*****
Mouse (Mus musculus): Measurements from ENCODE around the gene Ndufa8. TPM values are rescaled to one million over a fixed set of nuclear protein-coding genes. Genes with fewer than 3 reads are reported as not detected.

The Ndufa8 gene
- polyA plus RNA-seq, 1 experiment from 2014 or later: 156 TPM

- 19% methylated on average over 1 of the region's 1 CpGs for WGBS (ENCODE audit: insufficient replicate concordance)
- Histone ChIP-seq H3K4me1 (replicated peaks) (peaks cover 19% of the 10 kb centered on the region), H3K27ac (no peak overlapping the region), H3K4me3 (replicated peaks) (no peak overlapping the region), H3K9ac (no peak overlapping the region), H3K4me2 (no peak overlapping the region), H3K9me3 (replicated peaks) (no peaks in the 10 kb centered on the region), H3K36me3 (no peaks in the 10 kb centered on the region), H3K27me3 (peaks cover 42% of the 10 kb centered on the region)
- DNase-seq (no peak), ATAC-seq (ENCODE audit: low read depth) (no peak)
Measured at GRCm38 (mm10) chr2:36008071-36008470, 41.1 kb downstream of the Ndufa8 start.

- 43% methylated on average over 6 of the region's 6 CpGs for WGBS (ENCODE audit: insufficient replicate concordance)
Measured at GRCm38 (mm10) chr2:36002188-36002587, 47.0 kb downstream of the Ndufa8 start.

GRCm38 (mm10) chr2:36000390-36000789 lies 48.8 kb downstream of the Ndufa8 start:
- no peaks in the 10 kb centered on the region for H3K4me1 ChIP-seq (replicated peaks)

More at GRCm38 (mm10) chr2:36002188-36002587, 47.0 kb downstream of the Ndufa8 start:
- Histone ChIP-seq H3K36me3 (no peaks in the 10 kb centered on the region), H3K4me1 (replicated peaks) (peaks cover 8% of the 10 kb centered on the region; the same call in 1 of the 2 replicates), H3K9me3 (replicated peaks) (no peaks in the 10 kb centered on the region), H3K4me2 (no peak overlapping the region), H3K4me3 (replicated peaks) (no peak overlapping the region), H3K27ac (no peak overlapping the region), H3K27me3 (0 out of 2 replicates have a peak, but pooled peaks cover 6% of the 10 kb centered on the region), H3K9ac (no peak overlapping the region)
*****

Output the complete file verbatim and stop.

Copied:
Mouse (Mus musculus): Measurements from ENCODE around the gene Ndufa8. TPM values are rescaled to one million over a fixed set of nuclear protein-coding genes. Genes with fewer than 3 reads are reported as not detected.

The Ndufa8 gene
- polyA plus RNA-seq, 1 experiment from 2014 or later: 156 TPM

- 19% methylated on average over 1 of the region's 1 CpGs for WGBS (ENCODE audit: insufficient replicate concordance)
- Histone ChIP-seq H3K4me1 (replicated peaks) (peaks cover 19% of the 10 kb centered on the region), H3K27ac (no peak overlapping the region), H3K4me3 (replicated peaks) (no peak overlapping the region), H3K9ac (no peak overlapping the region), H3K4me2 (no peak overlapping the region), H3K9me3 (replicated peaks) (no peaks in the 10 kb centered on the region), H3K36me3 (no peaks in the 10 kb centered on the region), H3K27me3 (peaks cover 42% of the 10 kb centered on the region)
- DNase-seq (no peak), ATAC-seq (ENCODE audit: low read depth) (no peak)
Measured at GRCm38 (mm10) chr2:36008071-36008470, 41.1 kb downstream of the Ndufa8 start.

- 43% methylated on average over 6 of the region's 6 CpGs for WGBS (ENCODE audit: insufficient replicate concordance)
Measured at GRCm38 (mm10) chr2:36002188-36002587, 47.0 kb downstream of the Ndufa8 start.

GRCm38 (mm10) chr2:36000390-36000789 lies 48.8 kb downstream of the Ndufa8 start:
- no peaks in the 10 kb centered on the region for H3K4me1 ChIP-seq (replicated peaks)

More at GRCm38 (mm10) chr2:36002188-36002587, 47.0 kb downstream of the Ndufa8 start:
- Histone ChIP-seq H3K36me3 (no peaks in the 10 kb centered on the region), H3K4me1 (replicated peaks) (peaks cover 8% of the 10 kb centered on the region; the same call in 1 of the 2 replicates), H3K9me3 (replicated peaks) (no peaks in the 10 kb centered on the region), H3K4me2 (no peak overlapping the region), H3K4me3 (replicated peaks) (no peak overlapping the region), H3K27ac (no peak overlapping the region), H3K27me3 (0 out of 2 replicates have a peak, but pooled peaks cover 6% of the 10 kb centered on the region), H3K9ac (no peak overlapping the region)